Wednesday, February 10, 2021

Board of Immigration Appeals must post its unpublished rulings on the Internet

The Freedom of Information Law is more complex than you think. Not all government documents are freely available to the public. This is particularly the case under the federal FOIL law. This case asks whether the Board of Immigration Appeals must make available the many non-precedential, unpublished opinions it issues with respect to the cases that come before it. The Second Circuit says these records are covered by FOIL and they must be produced. 

The case is New York Legal Assistance Group v. Board of Immigration Appeals, issued on February 5. The BIA is like the court of appeals for immigration cases. It issues written opinions in resolving individual disputes, but many of those rulings are impossible to find because they are considered non-precedential and the Board does not make them available on its website. But immigration lawyers want to see these rulings for the same reason that federal practitioners want to see the non-precedential rulings issued by the Circuit courts. While they technically are not precedential, they do give insight into how the courts resolves these issues, and practitioners want to know about decisional patterns that are underneath the radar. Having access to these rulings makes you a better lawyer.

But this is not an easy case. The federal FOIL law has a million exceptions and wiggle room for the government to resist producing records like this. Under the law, the agency must "make available for public inspection in an electronic format final opinions ... and orders, made in the adjudication of cases." Federal courts have authority under the law to prevent the agency "from withholding agency records and to order the production of any agency records improperly withheld from the complainant." Despite this clear language, other federal circuits have ruled in favor of federal agencies with respect to its written rulings. Since the Second Circuit rules in favor of broad access to these materials, we have a circuit split that may have to be resolved by the Supreme Court. Even this case is a split verdict: the Second Circuit rules in plaintiff's favor by a 2-1 vote (Lynch and Jacobs in the majority, Park in dissent).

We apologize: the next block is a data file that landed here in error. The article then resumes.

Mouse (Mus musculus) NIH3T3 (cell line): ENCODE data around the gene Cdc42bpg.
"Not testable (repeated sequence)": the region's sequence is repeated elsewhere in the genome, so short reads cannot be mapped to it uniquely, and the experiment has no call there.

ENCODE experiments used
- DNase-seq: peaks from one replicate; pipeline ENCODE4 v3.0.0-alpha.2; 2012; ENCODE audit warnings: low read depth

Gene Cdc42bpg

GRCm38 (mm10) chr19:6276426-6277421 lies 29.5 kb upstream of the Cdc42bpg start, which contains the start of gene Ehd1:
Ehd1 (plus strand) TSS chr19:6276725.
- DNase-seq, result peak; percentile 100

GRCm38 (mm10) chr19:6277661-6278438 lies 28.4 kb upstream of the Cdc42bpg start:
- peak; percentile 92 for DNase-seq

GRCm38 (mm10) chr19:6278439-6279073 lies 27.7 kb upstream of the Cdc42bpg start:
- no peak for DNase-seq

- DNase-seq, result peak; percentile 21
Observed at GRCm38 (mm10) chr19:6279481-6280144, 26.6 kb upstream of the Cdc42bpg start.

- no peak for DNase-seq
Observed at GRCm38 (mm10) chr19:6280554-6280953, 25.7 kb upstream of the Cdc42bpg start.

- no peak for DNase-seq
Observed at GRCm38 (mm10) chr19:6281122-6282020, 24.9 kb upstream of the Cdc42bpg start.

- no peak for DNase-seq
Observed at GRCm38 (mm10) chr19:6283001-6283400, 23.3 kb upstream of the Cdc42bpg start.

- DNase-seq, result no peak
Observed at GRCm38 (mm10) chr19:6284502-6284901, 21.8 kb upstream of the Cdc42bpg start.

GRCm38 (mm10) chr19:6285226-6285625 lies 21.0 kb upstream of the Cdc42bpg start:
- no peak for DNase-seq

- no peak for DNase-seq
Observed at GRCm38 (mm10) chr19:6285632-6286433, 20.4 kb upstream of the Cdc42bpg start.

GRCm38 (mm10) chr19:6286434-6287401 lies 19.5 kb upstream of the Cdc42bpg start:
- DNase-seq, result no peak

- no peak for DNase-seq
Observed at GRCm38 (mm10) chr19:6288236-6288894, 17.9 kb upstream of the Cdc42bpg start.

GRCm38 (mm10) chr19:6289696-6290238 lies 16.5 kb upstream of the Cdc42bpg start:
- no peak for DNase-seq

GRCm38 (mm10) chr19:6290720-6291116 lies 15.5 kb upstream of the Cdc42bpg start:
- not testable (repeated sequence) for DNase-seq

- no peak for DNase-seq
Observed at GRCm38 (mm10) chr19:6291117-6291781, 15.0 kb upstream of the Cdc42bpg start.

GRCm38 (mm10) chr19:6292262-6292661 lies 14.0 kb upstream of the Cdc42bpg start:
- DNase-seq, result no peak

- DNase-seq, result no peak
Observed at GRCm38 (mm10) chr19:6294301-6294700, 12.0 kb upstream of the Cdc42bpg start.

The critical factor for the majority in this case is that the FOIL's remedial provision requires the agency to make the documents available on the Internet. So we have a dispute about the scope of the relief available to plaintiff. While plaintiff says the documents must be posted in an "electronic reading room," the agency says they only have to be made available to the party requesting the documents. The Second Circuit sides with the plaintiff on this issue. In dissent, Judge Park writes that the remedy of posting the opinions on the BIA website is unprecedented and that the normal remedy is to simply make the documents available to the plaintiff. 

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